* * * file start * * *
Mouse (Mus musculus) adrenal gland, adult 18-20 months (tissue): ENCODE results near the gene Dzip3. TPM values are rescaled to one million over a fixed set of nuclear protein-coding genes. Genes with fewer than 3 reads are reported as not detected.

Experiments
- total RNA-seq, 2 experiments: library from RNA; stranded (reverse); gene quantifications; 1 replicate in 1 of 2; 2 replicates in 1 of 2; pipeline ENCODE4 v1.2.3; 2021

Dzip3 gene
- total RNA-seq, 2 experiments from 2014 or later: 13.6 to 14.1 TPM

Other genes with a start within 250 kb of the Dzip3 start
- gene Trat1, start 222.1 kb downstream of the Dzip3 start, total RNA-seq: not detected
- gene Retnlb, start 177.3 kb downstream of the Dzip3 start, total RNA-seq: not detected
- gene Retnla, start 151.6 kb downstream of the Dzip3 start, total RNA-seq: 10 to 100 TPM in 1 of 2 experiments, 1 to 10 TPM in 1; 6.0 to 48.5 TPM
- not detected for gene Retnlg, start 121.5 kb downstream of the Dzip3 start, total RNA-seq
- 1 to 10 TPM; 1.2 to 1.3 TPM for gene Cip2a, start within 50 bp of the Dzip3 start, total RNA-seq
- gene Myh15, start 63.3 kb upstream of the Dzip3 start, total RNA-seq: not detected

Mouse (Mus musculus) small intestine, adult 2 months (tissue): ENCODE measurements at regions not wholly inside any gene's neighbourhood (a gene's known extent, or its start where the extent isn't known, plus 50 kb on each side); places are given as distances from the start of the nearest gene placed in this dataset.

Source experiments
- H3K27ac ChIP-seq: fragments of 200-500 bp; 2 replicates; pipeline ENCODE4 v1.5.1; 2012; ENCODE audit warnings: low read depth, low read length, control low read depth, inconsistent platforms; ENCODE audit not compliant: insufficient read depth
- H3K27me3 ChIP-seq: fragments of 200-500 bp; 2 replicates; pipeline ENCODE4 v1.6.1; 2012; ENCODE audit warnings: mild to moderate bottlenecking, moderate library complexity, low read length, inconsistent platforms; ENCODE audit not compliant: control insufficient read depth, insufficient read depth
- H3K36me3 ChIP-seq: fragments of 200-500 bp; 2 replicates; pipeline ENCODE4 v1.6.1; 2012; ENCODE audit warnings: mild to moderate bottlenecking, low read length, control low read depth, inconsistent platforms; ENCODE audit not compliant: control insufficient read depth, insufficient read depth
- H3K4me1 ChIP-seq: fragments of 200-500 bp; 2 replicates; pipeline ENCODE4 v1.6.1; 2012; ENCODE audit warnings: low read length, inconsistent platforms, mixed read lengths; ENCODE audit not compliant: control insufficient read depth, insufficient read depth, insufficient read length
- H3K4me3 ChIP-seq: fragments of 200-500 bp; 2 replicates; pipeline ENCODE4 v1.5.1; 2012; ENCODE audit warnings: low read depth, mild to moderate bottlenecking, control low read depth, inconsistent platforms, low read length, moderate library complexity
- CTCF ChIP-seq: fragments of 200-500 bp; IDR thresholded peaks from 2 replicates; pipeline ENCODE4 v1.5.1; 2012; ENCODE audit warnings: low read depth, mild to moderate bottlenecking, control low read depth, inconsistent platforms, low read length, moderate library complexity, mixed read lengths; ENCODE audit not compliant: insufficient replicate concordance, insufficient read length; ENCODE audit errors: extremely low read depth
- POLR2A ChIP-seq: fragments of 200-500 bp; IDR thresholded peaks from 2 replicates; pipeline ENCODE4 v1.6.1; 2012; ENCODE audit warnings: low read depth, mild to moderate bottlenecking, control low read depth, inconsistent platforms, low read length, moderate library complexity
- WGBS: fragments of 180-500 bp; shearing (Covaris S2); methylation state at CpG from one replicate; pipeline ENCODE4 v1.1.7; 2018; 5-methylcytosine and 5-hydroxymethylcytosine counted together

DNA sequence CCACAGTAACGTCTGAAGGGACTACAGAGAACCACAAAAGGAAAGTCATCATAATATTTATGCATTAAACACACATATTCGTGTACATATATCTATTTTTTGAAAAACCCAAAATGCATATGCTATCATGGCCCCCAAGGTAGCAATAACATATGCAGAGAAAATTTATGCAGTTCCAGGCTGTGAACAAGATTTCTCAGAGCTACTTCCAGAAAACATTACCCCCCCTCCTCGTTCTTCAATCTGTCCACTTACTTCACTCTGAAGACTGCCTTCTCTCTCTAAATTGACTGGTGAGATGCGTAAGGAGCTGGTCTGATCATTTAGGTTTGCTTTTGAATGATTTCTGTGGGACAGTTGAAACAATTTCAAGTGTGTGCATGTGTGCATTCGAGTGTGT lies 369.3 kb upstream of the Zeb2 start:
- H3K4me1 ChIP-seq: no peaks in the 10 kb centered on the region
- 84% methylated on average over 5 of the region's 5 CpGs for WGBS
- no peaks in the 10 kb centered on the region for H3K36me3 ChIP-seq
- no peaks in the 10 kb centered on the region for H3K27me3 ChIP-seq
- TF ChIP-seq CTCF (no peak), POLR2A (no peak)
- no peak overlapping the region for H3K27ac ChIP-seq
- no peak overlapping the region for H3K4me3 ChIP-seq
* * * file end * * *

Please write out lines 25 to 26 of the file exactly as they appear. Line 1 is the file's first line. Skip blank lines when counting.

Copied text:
- 84% methylated on average over 5 of the region's 5 CpGs for WGBS
- no peaks in the 10 kb centered on the region for H3K36me3 ChIP-seq